Plot: What’s it about?
If ever you’ve wanted the chance to eat a bowl full of bugs or get attacked by a rabid dog and have the chance of winning $50,000 in the process well, my friends – here’s a show for you. “Fear Factor” debuted back in June of 2001 amongst the onslaught of reality TV shows and though this never had the prestige of “Survivor” or “The Amazing Race”, it did find a niche with the younger audience. Granted, the show started casting men who all looked alike and women who almost exclusively had breast implants, but the theme of the show remained the same: look fear in the eye and conquer it. The show is hosted by Joe Roagan, the man who looks perpetually hungover, with his five o’clock shadow and all. Roagan is actually a good host; he interacts with the players, encourages them and in an episode on the most recent season, gets in a literal fist fight with one of them. How many game show hosts can say that? “Fear Factor” isn’t for the feign of heart, in fact just last year a man was watching the show and became so nauseated by it, he lost his dinner and saw fit to sue to show’s producers (he lost, naturally). But for those like me that are jonesing for more reality TV on DVD – “Fear Factor” has arrived.
The first season was distinctly different than the later seasons, but as I mentioned the concept of the show was still the same. Each episode has six fresh new faces, three men and three women. They’re brought in from all around the country and compete in a series of three stunts, each stunt eliminates some of the contestants until there’s only two or three left at the final stunt. The winner of the final stunt wins the $50,000 prize and the title of “Fear Factor Champion”. This first season didn’t have a whole lot of the more nauseating stunts that the recent seasons have featured (eating beetles blended with bug larvae in a blender, etc.) but were more physical in nature. The cast is full of arrogant and eccentric contestants each vying for the cash prize and it’s pretty entertaining to see who comes out on top each episode (it’s not always who you think it might be). Suffice it to say that this show and others like it show what extremes people are willing to go through to make some money. Fans of the show will rejoice because it’s on DVD, but some supplements would have been welcomed.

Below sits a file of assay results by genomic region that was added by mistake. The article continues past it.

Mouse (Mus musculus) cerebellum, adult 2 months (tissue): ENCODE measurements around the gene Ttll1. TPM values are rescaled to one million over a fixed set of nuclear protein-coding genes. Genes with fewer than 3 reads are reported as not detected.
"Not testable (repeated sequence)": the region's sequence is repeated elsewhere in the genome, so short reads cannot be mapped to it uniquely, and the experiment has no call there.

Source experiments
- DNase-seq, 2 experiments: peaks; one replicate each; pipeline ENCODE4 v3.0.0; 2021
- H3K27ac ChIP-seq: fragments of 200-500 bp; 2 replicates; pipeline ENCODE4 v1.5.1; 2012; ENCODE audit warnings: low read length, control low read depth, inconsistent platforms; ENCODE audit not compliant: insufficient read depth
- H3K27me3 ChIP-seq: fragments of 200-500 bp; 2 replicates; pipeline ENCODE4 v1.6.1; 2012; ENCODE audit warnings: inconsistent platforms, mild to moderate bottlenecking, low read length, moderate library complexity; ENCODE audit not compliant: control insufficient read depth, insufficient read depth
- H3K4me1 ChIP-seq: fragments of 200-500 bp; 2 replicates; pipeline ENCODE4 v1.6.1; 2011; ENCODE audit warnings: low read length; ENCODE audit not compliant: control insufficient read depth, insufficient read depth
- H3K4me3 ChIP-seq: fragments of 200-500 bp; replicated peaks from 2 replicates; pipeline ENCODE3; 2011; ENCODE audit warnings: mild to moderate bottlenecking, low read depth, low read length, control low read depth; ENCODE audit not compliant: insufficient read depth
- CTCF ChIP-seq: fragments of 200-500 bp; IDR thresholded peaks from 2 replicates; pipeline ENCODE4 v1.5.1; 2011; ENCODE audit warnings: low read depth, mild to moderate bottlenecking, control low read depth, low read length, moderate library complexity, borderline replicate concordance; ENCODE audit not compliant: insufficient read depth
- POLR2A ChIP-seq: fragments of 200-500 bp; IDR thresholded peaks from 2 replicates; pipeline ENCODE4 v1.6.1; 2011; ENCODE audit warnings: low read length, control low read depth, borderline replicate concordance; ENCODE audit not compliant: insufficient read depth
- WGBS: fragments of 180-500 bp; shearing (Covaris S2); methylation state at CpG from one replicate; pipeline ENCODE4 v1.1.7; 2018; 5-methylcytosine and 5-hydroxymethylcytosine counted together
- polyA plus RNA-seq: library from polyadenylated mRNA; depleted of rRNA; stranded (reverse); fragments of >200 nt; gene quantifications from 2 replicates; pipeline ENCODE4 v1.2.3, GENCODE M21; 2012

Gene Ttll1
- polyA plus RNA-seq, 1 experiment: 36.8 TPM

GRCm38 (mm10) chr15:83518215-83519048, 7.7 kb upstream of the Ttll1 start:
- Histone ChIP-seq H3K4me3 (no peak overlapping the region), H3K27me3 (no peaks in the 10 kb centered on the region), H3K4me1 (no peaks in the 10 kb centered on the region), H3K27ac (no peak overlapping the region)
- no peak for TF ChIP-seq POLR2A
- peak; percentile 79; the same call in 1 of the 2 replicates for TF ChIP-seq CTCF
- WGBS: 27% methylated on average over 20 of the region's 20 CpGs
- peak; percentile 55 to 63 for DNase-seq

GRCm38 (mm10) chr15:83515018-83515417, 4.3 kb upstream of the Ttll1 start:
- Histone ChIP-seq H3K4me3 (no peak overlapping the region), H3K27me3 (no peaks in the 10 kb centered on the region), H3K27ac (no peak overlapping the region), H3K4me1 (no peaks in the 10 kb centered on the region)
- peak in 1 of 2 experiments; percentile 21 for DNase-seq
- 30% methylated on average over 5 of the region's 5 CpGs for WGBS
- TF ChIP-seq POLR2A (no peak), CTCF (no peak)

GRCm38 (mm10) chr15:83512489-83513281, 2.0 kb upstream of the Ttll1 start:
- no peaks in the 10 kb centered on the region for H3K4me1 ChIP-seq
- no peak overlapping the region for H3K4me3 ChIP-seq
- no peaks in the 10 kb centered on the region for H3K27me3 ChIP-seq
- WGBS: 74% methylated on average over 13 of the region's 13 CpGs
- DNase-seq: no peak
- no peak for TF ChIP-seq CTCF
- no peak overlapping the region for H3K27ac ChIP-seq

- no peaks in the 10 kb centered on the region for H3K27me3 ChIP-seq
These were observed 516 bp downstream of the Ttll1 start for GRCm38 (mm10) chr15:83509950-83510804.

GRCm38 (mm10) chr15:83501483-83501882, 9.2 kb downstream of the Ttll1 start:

Video: How does it look?
“Fear Factor” is presented how most reality television is shown – in full-frame format. That said, the image is very crisp, with some good detail enhancement. While we would get some more detail if the image were anamorphic, it quite simply isn’t possible. As an avid viewer of the show I can say that these DVD’s were well on par with the digital broadcast that I’ve become accustomed to. I didn’t notice any edge enhancements or artifacting to be found. Suffice it to say that “Fear Factor” looks just as good as when originally aired a few years back.
Audio: How does it sound?
Audio-wise this sounds as good as one might expect. A reality television show isn’t really known for dynamic audio and the Dolby Surround mix on these discs is more than enough. Dialogue, the main factor in “Fear Factor”, sounds warm and natural. When watching a television show on DVD there are different factors to consider as opposed to when you’re watching a theatrical release. This set more than adequately represents the same audio experience you’d get if watching it on the actual broadcast – nothing more and nothing less.
Supplements: What are the extras?
Unfortunately, the only supplement is a preview for “Fear Factor: Season Two”.